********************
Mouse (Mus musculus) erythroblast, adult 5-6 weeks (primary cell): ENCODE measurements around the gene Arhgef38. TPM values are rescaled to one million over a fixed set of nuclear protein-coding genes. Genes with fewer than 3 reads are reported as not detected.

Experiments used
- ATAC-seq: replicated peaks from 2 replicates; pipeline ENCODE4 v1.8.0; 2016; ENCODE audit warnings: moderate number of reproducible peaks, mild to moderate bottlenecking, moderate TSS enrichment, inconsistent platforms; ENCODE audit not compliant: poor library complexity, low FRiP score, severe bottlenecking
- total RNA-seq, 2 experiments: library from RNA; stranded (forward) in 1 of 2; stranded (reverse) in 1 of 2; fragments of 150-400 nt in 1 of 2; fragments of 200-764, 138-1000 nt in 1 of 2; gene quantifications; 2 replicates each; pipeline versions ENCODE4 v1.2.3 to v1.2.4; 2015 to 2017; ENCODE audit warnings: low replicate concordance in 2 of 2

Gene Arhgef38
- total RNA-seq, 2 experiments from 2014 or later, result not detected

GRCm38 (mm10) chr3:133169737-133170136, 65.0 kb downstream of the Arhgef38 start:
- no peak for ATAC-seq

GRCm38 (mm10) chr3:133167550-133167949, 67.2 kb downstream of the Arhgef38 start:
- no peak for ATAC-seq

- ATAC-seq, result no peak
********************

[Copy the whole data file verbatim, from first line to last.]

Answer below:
Mouse (Mus musculus) erythroblast, adult 5-6 weeks (primary cell): ENCODE measurements around the gene Arhgef38. TPM values are rescaled to one million over a fixed set of nuclear protein-coding genes. Genes with fewer than 3 reads are reported as not detected.

Experiments used
- ATAC-seq: replicated peaks from 2 replicates; pipeline ENCODE4 v1.8.0; 2016; ENCODE audit warnings: moderate number of reproducible peaks, mild to moderate bottlenecking, moderate TSS enrichment, inconsistent platforms; ENCODE audit not compliant: poor library complexity, low FRiP score, severe bottlenecking
- total RNA-seq, 2 experiments: library from RNA; stranded (forward) in 1 of 2; stranded (reverse) in 1 of 2; fragments of 150-400 nt in 1 of 2; fragments of 200-764, 138-1000 nt in 1 of 2; gene quantifications; 2 replicates each; pipeline versions ENCODE4 v1.2.3 to v1.2.4; 2015 to 2017; ENCODE audit warnings: low replicate concordance in 2 of 2

Gene Arhgef38
- total RNA-seq, 2 experiments from 2014 or later, result not detected

GRCm38 (mm10) chr3:133169737-133170136, 65.0 kb downstream of the Arhgef38 start:
- no peak for ATAC-seq

GRCm38 (mm10) chr3:133167550-133167949, 67.2 kb downstream of the Arhgef38 start:
- no peak for ATAC-seq

- ATAC-seq, result no peak